Representing the Death of Neoliberalism – Part 1

Julien Gremaud, from the series Thatcher is Dead, 2014

This essay was originally published in FOAM Magazine’s new Talent Issue.

Thatcher is Dead is the provocative yet matter-of-fact title of a series of images produced by Swiss artist Julien Gremaud. The images are purposefully obscure and consequently also difficult to read. At first sight they look like newspaper clippings and photographs that are randomly superimposed on top of each other. Yet a closer look at the work reveals a more complex production process. Gremaud supplies the viewer with tiny visual hints that the images in the series are not so much superimposed by the artist himself, but rather, constitute a type of double image that is created by looking through the newspaper page, perhaps by holding it up to the sun – image and text from the front and the back of the page become equally visible.

Julien Gremaud, from the series Thatcher is Dead, 2014

Layout designers traditionally try to avoid such an effect by separating images on either side of the page of the newspaper. Gremaud on the other hand actively searched for these layout ‘accidents’, then appropriated the images by scanning the newspaper like a reversal film – the light of the scanner penetrating the newspaper is the equivalent of the sun that allows the reader to see both side of the page. The effect of this methodology is that Gremaud presents the viewer with a visual totality of the newspaper page: not neatly packaged and digestible chunks of information, but instead a chaotic, unresolved and perplexing picture emerging from the surface of the page.

Julien Gremaud, from the series Thatcher is Dead, 2014

Once blown up to large-scale photographic prints, these double images become haunting monuments to a paradoxical world where the very notion of an objective media comes into question. Gremaud purposefully presents double images that create a contradiction from within: an idyllic holiday scene mixed together with a destroyed cityscape, or an image of mourners overlooking a mass grave juxtaposed with a photograph of a hectic media scrum. Importantly, in these double images Gremaud does not prioritize one side of the image over another. The confusion caused by this methodology is deliberate whereas respite can be found in tranquil satellite images that depict circular storm formations from high above. Here too though Gremaud presents the viewer with a contradiction: the satellite images appear serene and beautiful on the surface, while beneath the clouds a storm is gathering pace.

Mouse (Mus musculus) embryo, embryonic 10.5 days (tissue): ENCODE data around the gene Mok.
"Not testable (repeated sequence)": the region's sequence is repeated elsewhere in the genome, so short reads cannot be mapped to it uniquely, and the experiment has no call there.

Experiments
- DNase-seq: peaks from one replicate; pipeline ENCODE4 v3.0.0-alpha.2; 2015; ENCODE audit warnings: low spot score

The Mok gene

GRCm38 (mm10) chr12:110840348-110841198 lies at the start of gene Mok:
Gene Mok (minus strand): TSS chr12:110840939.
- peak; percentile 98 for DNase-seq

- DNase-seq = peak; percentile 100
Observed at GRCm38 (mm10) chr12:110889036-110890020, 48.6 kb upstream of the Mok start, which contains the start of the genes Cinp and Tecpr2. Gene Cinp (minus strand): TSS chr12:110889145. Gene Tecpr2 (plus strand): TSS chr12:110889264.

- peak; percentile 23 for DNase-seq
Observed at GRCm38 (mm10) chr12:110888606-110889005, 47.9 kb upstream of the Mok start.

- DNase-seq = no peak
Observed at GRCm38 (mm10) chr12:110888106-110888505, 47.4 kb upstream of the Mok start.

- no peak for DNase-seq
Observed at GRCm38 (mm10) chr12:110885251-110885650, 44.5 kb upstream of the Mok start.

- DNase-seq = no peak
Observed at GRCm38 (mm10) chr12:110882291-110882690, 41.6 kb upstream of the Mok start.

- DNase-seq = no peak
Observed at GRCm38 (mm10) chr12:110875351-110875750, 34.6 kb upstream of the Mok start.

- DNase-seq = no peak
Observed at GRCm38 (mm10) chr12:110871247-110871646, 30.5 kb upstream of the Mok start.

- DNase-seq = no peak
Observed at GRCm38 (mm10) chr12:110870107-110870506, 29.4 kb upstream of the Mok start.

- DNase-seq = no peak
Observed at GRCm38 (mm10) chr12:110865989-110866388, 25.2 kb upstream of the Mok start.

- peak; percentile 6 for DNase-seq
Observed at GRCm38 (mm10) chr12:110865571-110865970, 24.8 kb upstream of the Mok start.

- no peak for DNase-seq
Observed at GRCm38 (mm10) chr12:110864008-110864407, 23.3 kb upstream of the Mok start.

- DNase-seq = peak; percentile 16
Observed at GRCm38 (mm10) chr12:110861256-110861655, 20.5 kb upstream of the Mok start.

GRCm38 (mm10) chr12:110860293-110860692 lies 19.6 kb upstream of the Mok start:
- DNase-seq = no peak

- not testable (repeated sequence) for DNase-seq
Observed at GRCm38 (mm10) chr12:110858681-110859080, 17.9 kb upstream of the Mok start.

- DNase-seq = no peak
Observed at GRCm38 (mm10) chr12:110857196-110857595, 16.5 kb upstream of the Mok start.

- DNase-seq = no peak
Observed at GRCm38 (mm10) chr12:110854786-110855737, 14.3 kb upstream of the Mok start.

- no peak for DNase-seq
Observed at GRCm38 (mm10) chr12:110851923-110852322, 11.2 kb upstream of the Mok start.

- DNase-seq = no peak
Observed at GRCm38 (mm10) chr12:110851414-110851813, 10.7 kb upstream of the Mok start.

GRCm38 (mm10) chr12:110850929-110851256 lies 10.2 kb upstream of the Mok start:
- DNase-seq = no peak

Julien Gremaud, from the series Thatcher is Dead, 2014

A portrait of Margaret Thatcher who died during the production of the project is a central image in the series. One side of the image depicts Thatcher in the way that some might wish to remember her: a dignified stateswoman, the Iron Lady looking confidently into the lens of the camera. By contrast the flipside of the image includes the German words ‘Der Empörte’, or ‘The Outraged’ spelt backwards. Although image and text are actually from unrelated news items presented on either side of the page, by focusing on this layout accident Gremaud alludes to Thatcher as a deeply divisive and controversial figure.

In my interview with the artist, Gremaud wrote that Thatcher ‘developed a political system and pushed it to the extreme’. The extreme, or even extremist neoliberal ideology promoted by Thatcher in the United Kingdom and Ronald Reagan in the United States continues to be practiced across the globe today. This ideology includes a complete devotion to the so-called free markets, the unwavering belief in privatization and deregulation of industries, as well as the notion of a trickle-down effect whereby the increased wealth of the rich lifts earnings in society as a whole. In his work Gremaud alludes to the fact that the mainstream media is by-and-large implicated in propping up this ideology. Perhaps that is related to who owns certain media organizations, or perhaps it relates to who pays for advertising space. Yet in his work Gremaud appears more concerned with the very abstract and philosophical question of how ideology is reproduced in the media. This concern is cleverly signified by using images rather than text – suggesting that images have a very powerful part to play in how ideologies are manifested in society.

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